Elizabeth Warren has a plan for dealing with disinformation. Sort of.
Yesterday, the Democratic senator and presidential candidate known for her detailed policy objectives released a proposal titled “Fighting Digital Disinformation.” The part about what she intends to do as president, however, is a bit thin by her standards. The bulk of the plan is devoted instead to what Warren wants social media platforms to do. While these suggestions are grouped under the heading “Holding Tech Companies Responsible for the Spread of Disinformation,” there’s no real mechanism for accountability. Lying isn’t against the law, and Section 230 of the Communications Decency Act, which Warren isn’t proposing to undo, gives the platforms broad immunity from being sued for user behavior.
Warren’s beefiest proposals for dealing with disinformation, then, are essentially just requests. That’s telling: Ultimately, and certainly between now and the election, a tiny handful of companies have God-like control over what’s allowed in online political discourse. Facebook permits politicians to lie in ads; Google and YouTube don’t. Facebook’s community standards prohibit nudity; Twitter’s don’t. But the companies’ executives could decide to flip all those policies tomorrow.
This unaccountable power is why the platforms are subject to frequently conflicting demands. Liberals are on their case for not policing things like hate speech enough, while conservatives accuse them of politically motivated censorship. People complain about Facebook and Google as if they’re the government—because, when it comes to online discourse, they basically are.
Warren’s recommendations, while not getting into too many specifics, are generally reasonable and track what many experts have been saying for the past few years. Shutting down accounts that spread lies about how to vote would be a stronger deterrent than just taking down the posts. Making more data available would help researchers figure out more about how disinformation works and spreads. But ultimately, the choice of what to implement, or not, comes down to a tiny handful of executives with no accountability to voters and no real business competition.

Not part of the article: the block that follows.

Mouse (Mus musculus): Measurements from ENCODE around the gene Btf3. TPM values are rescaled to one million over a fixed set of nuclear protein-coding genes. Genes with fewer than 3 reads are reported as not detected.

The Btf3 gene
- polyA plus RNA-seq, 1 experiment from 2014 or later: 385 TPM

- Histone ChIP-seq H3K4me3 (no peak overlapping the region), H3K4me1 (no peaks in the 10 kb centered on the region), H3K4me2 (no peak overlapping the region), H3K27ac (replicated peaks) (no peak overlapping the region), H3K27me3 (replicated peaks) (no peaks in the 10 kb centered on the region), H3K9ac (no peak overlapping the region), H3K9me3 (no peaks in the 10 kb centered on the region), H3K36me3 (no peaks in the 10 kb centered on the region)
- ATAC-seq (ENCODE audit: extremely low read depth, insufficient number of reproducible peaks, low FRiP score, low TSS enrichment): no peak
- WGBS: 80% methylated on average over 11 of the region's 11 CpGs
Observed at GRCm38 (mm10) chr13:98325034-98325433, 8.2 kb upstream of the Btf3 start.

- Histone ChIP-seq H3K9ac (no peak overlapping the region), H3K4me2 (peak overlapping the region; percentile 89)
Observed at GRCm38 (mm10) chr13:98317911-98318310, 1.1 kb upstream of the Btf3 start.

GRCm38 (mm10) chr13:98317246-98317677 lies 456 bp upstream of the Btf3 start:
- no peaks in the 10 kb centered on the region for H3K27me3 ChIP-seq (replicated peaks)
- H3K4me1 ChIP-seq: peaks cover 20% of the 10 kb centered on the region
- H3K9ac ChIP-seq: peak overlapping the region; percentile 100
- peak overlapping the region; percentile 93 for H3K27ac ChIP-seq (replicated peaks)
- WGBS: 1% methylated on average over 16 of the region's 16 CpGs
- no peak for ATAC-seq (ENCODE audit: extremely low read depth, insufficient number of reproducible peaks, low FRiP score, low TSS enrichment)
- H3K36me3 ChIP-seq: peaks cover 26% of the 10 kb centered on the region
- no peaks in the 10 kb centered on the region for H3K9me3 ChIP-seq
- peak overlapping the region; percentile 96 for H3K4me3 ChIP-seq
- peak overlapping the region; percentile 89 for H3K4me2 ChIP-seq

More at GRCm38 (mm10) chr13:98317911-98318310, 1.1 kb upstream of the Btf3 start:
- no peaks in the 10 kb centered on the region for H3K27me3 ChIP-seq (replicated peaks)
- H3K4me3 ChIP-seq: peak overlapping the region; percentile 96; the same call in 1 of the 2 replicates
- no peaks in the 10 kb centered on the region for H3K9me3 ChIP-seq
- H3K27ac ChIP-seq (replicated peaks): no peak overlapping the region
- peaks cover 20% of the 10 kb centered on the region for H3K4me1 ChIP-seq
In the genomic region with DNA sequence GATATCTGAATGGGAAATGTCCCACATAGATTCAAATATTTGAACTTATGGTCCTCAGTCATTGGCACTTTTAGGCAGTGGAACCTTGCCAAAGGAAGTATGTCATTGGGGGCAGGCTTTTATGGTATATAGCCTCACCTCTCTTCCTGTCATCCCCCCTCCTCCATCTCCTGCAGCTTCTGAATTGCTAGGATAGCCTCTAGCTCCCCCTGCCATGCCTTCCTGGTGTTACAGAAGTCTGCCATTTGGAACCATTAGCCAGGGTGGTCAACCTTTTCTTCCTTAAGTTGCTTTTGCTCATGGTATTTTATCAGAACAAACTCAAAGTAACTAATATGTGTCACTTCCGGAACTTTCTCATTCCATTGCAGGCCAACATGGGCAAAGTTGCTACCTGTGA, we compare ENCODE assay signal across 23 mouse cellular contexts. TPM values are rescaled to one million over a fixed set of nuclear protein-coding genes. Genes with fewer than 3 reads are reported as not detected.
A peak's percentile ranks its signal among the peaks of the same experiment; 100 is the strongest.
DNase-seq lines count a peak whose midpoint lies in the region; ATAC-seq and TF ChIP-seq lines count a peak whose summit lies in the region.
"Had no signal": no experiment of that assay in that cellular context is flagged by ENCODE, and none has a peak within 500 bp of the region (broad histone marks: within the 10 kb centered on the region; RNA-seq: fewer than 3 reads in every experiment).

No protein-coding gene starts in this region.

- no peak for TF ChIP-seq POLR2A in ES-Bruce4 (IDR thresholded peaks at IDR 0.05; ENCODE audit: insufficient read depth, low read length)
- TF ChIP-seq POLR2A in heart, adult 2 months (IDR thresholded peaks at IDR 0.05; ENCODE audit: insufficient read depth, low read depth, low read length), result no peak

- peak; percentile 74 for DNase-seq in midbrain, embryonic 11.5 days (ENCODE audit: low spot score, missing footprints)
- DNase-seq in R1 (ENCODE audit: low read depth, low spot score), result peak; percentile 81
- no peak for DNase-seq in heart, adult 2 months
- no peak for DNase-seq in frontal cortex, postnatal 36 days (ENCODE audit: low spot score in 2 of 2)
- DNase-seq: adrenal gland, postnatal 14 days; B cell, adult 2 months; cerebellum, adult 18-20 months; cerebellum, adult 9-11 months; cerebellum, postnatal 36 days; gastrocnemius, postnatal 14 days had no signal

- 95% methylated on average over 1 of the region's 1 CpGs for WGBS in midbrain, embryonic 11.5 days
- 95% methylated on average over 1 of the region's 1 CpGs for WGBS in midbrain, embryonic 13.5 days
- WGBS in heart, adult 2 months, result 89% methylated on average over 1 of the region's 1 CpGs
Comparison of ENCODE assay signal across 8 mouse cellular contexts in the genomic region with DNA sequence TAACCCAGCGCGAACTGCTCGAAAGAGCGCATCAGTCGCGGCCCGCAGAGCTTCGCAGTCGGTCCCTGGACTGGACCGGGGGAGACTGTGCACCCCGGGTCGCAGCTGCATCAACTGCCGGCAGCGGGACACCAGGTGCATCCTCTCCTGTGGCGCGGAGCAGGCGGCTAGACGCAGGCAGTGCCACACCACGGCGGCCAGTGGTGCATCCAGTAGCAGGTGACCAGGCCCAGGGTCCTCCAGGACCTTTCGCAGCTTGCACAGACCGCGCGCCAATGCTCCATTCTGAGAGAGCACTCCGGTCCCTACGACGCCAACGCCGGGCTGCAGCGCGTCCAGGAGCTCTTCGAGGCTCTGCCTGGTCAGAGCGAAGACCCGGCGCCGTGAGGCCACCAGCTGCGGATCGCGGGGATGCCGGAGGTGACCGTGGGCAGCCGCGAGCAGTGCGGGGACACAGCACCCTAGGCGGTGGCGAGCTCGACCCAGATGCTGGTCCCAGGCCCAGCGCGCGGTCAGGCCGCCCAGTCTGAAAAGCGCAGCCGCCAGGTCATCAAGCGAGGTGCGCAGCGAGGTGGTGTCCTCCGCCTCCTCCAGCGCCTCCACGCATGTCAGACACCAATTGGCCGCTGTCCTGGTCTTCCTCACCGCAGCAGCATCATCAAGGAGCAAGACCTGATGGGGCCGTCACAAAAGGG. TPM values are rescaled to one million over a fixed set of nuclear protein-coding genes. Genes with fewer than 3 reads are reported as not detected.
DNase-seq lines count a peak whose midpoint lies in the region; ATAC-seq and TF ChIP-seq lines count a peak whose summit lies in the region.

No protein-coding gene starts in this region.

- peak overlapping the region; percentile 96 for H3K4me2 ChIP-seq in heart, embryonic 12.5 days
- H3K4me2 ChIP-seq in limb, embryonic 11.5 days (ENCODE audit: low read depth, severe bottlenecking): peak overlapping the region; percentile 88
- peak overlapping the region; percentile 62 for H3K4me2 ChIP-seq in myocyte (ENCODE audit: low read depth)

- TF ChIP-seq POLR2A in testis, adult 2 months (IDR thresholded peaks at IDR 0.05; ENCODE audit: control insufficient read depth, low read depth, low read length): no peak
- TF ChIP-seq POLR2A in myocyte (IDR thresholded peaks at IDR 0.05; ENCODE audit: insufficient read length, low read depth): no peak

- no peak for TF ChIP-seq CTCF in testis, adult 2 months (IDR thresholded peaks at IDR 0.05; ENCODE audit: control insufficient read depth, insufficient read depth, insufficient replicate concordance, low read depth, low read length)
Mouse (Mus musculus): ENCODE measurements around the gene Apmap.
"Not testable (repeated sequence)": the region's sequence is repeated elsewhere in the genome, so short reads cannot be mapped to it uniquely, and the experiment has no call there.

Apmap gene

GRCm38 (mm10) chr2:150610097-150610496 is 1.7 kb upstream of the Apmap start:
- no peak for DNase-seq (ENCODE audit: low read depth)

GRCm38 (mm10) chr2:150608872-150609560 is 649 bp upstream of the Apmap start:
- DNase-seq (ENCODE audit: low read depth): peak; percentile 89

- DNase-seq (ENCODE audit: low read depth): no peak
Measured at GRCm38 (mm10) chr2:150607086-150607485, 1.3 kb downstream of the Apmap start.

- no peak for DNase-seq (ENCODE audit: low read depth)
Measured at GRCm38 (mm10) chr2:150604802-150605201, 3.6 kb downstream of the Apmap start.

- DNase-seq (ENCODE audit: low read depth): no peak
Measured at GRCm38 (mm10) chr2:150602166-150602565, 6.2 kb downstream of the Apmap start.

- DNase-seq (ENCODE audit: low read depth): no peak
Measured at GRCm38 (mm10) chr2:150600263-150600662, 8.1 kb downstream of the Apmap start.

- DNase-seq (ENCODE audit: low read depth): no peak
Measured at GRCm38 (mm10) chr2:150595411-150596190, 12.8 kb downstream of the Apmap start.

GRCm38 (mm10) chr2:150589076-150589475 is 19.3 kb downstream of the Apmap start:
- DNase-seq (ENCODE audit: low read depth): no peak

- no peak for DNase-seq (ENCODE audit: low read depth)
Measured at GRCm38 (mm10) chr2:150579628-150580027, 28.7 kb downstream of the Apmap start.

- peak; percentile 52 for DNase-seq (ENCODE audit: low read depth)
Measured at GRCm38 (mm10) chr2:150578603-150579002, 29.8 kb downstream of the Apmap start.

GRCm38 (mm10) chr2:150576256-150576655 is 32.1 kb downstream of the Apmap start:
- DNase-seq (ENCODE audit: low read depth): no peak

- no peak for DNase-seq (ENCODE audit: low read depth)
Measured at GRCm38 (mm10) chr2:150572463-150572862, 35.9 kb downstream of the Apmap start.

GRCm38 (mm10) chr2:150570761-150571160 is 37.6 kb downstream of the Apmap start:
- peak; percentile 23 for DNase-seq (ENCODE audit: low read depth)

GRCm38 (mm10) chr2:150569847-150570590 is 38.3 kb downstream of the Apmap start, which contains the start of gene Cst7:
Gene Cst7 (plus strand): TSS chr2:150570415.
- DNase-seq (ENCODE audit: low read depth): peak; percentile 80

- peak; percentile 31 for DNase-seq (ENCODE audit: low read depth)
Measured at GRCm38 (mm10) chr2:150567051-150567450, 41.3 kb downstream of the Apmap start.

Warren knows that, of course—no politician has more aggressively argued that the likes of Facebook and Google are too dominant and should be broken up. In the meantime, she seems determined to use the only power she really has to affect their behavior: the bully pulpit. Her proposal calls out Facebook CEO Mark Zuckerberg, Twitter CEO Jack Dorsey, and YouTube CEO Susan Wojicki by name, urging them “to take real steps right now to fight disinformation.”
It’s not an unreasonable ploy. The social media giants have proven sensitive to government pressure and negative press. After the controversy over Facebook’s decision not to fact-check political ads, Google made a major shift to restrict microtargeting, while Twitter decided to bail on the political ad game entirely. In the run-up to a closely watched House hearing on manipulation and deception earlier this month, Facebook announced it would be banning deepfakes. And Warren's most concrete legislative proposal—creating criminal and civil penalties for knowingly spreading lies about when and how to vote—could add momentum to the platforms’ existing efforts to restrict that type of online fraud. Facebook and YouTube already ban lies about voting and the US Census, and Twitter announced a new feature letting users flag voting disinformation the day after Warren released her proposal.
So pressure can work—but only to a degree. Facebook hasn’t backed down from its fact-checking exemption; YouTube is still a leading platform for conspiracy theorists and climate denial. More to the point, Warren might be sabotaging her cause by framing it in partisan terms. “Anyone who seeks to challenge and defeat Donald Trump in the 2020 election must be fully prepared to take on the full array of disinformation that foreign actors and people in and around the Trump campaign will use to divide Democrats, suppress Democratic votes, and erode the standing of the Democratic nominee,” her plan declares. That might be true, but it’s not going to win any Republicans over to her side. It may even code the fight about disinformation as a partisan issue over which the two sides are required to disagree. Many elected Republicans are already comfortable accusing Facebook and Google of skewing their platforms in favor of Democrats. By tying her recommendations to the need to defeat Trump, Warren could make them politically toxic to companies, especially Facebook, that have proven wary of alienating the GOP.
But maybe Warren has a different audience in mind. The first promise her plan makes is that her campaign will not spread false information, and she calls on her rivals to do the same. As The Washington Post reported yesterday, while Joe Biden and Andrew Yang have made similar pledges not to spread disinformation, the other major campaigns have yet to do so. Warren is probably not under any illusions that Trump, who delights in retweeting conspiracy theories and doctored images, will take up the challenge. At the same time, there’s no indication that any of Warren's Democratic rivals have dabbled in the social media dark arts. But, with the Iowa caucus less than a week away, and the primary season poised to take a more contentious turn, those tactics could start to become more tempting.